Iran Nuclear Talks in Vienna

Posted by DipNote Bloggers
November 24, 2014

Secretary of State John Kerry traveled to London, Paris and Vienna, November 17-24.  On November 24, Secretary Kerry held a press availability in Vienna, where he provided an update on the Iran nuclear talks.  Secretary Kerry said:

"...We have worked long and hard not just over these past days but for months in order to achieve a comprehensive agreement that addresses international concerns about Iran’s nuclear program. This takes time. The stakes are high and the issues are complicated and technical, and each decision affects other decisions. There’s always an interrelationship, and each decision also deeply affects international security and national interests.

"It also takes time to do this because we don’t want just any agreement. We want the right agreement. Time and again, from the day that he took office, President Obama has been crystal clear that we must ensure that Iran does not acquire a nuclear weapon, period. And this is not specific to one country; it’s the policy of many countries in the world to reduce the numbers of nuclear weapons that exist today and not to allow new ones. And we are engaged in that struggle in many places. And the fact is that even Russia and the United States, who have the largest number, are working hard to reduce that number and to reduce the potential of fissionable nuclear material being available to any additional entity in the world.

"President Obama has been just as clear that the best way to do this is through diplomacy, through a comprehensive and durable agreement that all parties can agree to, that all parties are committed to upholding, and whose implementation is not based on trust but on intensive verification."

Secretary Kerry continued, "...In these last days in Vienna, we have made real and substantial progress, and we have seen new ideas surface. And that is why we are jointly -- the P5+1, six nations and Iran -- extending these talks for seven months with the very specific goal of finishing the political agreement within four months and with the understanding that we will go to work immediately, meet again very shortly. And if we can do it sooner, we want to do it sooner."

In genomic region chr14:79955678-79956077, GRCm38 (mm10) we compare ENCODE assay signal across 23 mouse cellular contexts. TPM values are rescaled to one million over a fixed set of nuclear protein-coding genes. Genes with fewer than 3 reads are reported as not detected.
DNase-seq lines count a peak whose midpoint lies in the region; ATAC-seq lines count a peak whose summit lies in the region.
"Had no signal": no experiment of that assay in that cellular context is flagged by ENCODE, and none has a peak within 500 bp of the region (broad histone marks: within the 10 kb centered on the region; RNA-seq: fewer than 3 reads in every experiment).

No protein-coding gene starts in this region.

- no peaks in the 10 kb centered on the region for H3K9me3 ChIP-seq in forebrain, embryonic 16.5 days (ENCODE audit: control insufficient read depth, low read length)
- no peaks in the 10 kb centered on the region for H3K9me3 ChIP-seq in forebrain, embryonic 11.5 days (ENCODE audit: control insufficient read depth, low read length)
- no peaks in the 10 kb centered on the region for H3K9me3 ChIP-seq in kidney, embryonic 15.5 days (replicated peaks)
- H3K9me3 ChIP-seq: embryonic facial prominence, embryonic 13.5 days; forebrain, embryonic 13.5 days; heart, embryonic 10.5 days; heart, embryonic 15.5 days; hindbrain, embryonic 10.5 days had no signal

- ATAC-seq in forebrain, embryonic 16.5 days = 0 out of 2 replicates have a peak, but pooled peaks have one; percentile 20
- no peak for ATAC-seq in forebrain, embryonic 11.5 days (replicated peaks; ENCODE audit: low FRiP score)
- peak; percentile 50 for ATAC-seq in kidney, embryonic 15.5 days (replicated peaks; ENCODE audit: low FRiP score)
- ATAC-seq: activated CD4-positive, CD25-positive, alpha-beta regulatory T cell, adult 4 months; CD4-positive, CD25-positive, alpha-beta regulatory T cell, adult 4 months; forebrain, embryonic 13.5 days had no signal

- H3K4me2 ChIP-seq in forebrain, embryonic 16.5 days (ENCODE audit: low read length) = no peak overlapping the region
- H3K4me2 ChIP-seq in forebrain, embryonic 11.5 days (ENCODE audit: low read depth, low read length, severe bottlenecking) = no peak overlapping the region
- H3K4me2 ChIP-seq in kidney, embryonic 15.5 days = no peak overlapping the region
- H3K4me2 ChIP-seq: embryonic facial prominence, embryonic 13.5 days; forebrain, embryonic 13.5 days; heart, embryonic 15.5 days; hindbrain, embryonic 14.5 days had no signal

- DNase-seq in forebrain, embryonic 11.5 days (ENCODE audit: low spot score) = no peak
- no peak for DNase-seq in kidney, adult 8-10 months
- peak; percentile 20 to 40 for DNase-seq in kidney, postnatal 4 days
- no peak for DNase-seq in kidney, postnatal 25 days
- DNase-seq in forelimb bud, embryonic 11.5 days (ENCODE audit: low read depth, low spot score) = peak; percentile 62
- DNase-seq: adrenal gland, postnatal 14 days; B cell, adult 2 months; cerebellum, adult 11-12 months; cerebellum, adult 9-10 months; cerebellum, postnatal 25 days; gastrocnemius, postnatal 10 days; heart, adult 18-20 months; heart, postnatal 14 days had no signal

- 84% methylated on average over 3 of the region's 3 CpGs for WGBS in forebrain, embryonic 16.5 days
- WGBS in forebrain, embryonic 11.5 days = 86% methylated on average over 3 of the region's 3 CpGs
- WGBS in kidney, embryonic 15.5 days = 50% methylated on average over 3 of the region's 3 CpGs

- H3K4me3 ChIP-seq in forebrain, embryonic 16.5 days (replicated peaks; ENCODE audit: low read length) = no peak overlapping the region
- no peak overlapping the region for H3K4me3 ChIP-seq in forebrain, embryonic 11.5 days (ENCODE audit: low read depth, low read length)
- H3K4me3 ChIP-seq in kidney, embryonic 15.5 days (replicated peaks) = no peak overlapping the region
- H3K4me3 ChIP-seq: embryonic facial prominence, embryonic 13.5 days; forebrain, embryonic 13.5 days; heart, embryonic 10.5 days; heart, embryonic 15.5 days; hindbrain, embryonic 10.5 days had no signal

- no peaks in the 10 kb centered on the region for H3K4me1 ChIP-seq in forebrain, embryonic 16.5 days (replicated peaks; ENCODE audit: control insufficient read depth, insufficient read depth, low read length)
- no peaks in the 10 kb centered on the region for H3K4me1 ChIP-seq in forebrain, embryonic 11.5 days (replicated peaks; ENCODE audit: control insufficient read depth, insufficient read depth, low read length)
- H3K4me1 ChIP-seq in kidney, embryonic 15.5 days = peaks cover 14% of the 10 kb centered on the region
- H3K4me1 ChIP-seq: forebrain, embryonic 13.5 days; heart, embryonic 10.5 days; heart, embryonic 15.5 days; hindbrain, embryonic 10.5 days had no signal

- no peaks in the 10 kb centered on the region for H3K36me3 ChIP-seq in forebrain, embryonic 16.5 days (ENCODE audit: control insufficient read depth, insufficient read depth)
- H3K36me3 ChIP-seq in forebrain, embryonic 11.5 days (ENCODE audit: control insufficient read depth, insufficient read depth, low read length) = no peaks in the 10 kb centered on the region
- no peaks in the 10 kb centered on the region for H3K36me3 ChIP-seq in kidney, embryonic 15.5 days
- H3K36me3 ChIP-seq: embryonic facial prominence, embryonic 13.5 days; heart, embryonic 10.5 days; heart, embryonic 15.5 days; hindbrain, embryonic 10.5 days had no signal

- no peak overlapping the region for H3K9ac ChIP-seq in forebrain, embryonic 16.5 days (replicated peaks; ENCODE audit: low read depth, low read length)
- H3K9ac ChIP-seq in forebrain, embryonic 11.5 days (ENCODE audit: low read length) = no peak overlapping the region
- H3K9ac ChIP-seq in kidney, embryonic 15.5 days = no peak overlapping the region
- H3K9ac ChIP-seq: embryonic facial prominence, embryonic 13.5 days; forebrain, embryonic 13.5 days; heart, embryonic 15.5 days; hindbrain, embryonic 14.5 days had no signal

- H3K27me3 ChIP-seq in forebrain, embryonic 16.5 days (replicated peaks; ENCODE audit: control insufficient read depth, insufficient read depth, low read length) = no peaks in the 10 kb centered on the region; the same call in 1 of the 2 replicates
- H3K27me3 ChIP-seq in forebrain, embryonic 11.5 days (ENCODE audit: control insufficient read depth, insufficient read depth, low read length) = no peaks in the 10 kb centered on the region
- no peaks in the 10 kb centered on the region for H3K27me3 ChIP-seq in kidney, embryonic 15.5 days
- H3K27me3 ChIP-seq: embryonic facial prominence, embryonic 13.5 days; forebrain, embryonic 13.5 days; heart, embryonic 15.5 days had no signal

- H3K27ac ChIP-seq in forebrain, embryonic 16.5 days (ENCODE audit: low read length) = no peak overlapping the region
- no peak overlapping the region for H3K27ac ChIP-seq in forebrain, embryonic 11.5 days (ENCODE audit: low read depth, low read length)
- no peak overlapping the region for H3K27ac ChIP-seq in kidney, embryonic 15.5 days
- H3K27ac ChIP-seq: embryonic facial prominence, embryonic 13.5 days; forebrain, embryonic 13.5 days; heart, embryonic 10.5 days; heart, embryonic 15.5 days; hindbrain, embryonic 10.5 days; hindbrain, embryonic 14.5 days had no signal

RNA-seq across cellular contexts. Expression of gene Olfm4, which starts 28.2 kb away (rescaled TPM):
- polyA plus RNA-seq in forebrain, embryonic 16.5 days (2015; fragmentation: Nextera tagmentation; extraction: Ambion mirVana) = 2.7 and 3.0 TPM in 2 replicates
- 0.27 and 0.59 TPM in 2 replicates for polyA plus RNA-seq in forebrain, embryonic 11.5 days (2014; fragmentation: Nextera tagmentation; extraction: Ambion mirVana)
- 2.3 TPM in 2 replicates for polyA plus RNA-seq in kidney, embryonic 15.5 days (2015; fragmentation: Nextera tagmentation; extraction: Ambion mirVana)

The Secretary then underscored that "...even as the negotiations continue towards a comprehensive deal, the world is safer than it was just one year ago. It is safer than we were before we agreed on the Joint Plan of Action, which was the interim agreement.  One year ago, Iran’s nuclear program was rushing full speed toward larger stockpiles, greater uranium enrichment capacity, the production of weapons-grade plutonium, and ever shorter breakout time. Today, Iran has halted progress on its nuclear program and it has rolled it back for the first time in a decade."

Secretary Kerry concluded, "...I would say to those who are skeptical, those who wonder whether we should rush ahead down a different course, I believe the United States and our partners have earned the benefit of the doubt at this point. Many were quick to say that the Joint Plan of Action would be violated; it wouldn’t hold up, it would be shredded. Many said that Iran would not hold up its end of the bargain. Many said that the sanctions regime would collapse. But guess what? The interim agreement wasn’t violated. Iran has held up its end of the bargain, and the sanctions regime has remained intact.